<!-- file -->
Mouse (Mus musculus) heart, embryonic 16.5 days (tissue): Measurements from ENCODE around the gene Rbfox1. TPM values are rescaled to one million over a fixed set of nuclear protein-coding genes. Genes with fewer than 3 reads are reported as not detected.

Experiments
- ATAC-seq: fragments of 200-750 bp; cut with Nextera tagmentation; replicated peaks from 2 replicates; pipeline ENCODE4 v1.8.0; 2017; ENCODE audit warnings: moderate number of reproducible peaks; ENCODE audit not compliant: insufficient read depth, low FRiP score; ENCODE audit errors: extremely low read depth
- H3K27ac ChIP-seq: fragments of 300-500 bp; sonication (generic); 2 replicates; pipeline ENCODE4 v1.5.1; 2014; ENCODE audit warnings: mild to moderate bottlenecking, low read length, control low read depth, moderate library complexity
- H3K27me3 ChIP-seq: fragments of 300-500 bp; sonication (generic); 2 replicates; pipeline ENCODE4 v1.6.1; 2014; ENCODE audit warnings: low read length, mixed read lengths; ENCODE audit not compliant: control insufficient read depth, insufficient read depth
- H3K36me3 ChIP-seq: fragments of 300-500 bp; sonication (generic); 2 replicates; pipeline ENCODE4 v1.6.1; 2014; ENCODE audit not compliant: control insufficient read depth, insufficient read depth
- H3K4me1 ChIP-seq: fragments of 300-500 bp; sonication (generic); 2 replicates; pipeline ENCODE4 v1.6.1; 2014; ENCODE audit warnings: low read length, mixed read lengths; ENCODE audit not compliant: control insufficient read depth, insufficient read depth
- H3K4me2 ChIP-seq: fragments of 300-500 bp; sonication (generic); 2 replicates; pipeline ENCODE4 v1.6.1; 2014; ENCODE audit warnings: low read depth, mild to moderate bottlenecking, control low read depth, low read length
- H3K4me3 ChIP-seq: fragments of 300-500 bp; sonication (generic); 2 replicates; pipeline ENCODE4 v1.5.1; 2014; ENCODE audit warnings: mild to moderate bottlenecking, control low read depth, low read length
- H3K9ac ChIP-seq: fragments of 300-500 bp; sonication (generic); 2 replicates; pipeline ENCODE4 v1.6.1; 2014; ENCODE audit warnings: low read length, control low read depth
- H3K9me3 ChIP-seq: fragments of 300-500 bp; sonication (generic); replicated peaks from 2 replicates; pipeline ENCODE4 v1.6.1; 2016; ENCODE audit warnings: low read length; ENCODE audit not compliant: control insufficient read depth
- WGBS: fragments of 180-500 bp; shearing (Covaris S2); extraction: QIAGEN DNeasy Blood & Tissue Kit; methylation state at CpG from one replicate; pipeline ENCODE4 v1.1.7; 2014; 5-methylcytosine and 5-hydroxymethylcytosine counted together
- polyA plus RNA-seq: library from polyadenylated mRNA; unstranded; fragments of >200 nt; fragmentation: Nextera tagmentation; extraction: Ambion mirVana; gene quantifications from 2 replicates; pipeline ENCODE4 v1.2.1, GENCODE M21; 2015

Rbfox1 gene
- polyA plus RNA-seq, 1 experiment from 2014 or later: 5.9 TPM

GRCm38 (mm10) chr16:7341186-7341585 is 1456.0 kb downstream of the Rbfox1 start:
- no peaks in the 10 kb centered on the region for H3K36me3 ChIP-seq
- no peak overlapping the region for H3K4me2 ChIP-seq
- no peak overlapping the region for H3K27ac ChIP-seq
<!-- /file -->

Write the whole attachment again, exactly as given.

Mouse (Mus musculus) heart, embryonic 16.5 days (tissue): Measurements from ENCODE around the gene Rbfox1. TPM values are rescaled to one million over a fixed set of nuclear protein-coding genes. Genes with fewer than 3 reads are reported as not detected.

Experiments
- ATAC-seq: fragments of 200-750 bp; cut with Nextera tagmentation; replicated peaks from 2 replicates; pipeline ENCODE4 v1.8.0; 2017; ENCODE audit warnings: moderate number of reproducible peaks; ENCODE audit not compliant: insufficient read depth, low FRiP score; ENCODE audit errors: extremely low read depth
- H3K27ac ChIP-seq: fragments of 300-500 bp; sonication (generic); 2 replicates; pipeline ENCODE4 v1.5.1; 2014; ENCODE audit warnings: mild to moderate bottlenecking, low read length, control low read depth, moderate library complexity
- H3K27me3 ChIP-seq: fragments of 300-500 bp; sonication (generic); 2 replicates; pipeline ENCODE4 v1.6.1; 2014; ENCODE audit warnings: low read length, mixed read lengths; ENCODE audit not compliant: control insufficient read depth, insufficient read depth
- H3K36me3 ChIP-seq: fragments of 300-500 bp; sonication (generic); 2 replicates; pipeline ENCODE4 v1.6.1; 2014; ENCODE audit not compliant: control insufficient read depth, insufficient read depth
- H3K4me1 ChIP-seq: fragments of 300-500 bp; sonication (generic); 2 replicates; pipeline ENCODE4 v1.6.1; 2014; ENCODE audit warnings: low read length, mixed read lengths; ENCODE audit not compliant: control insufficient read depth, insufficient read depth
- H3K4me2 ChIP-seq: fragments of 300-500 bp; sonication (generic); 2 replicates; pipeline ENCODE4 v1.6.1; 2014; ENCODE audit warnings: low read depth, mild to moderate bottlenecking, control low read depth, low read length
- H3K4me3 ChIP-seq: fragments of 300-500 bp; sonication (generic); 2 replicates; pipeline ENCODE4 v1.5.1; 2014; ENCODE audit warnings: mild to moderate bottlenecking, control low read depth, low read length
- H3K9ac ChIP-seq: fragments of 300-500 bp; sonication (generic); 2 replicates; pipeline ENCODE4 v1.6.1; 2014; ENCODE audit warnings: low read length, control low read depth
- H3K9me3 ChIP-seq: fragments of 300-500 bp; sonication (generic); replicated peaks from 2 replicates; pipeline ENCODE4 v1.6.1; 2016; ENCODE audit warnings: low read length; ENCODE audit not compliant: control insufficient read depth
- WGBS: fragments of 180-500 bp; shearing (Covaris S2); extraction: QIAGEN DNeasy Blood & Tissue Kit; methylation state at CpG from one replicate; pipeline ENCODE4 v1.1.7; 2014; 5-methylcytosine and 5-hydroxymethylcytosine counted together
- polyA plus RNA-seq: library from polyadenylated mRNA; unstranded; fragments of >200 nt; fragmentation: Nextera tagmentation; extraction: Ambion mirVana; gene quantifications from 2 replicates; pipeline ENCODE4 v1.2.1, GENCODE M21; 2015

Rbfox1 gene
- polyA plus RNA-seq, 1 experiment from 2014 or later: 5.9 TPM

GRCm38 (mm10) chr16:7341186-7341585 is 1456.0 kb downstream of the Rbfox1 start:
- no peaks in the 10 kb centered on the region for H3K36me3 ChIP-seq
- no peak overlapping the region for H3K4me2 ChIP-seq
- no peak overlapping the region for H3K27ac ChIP-seq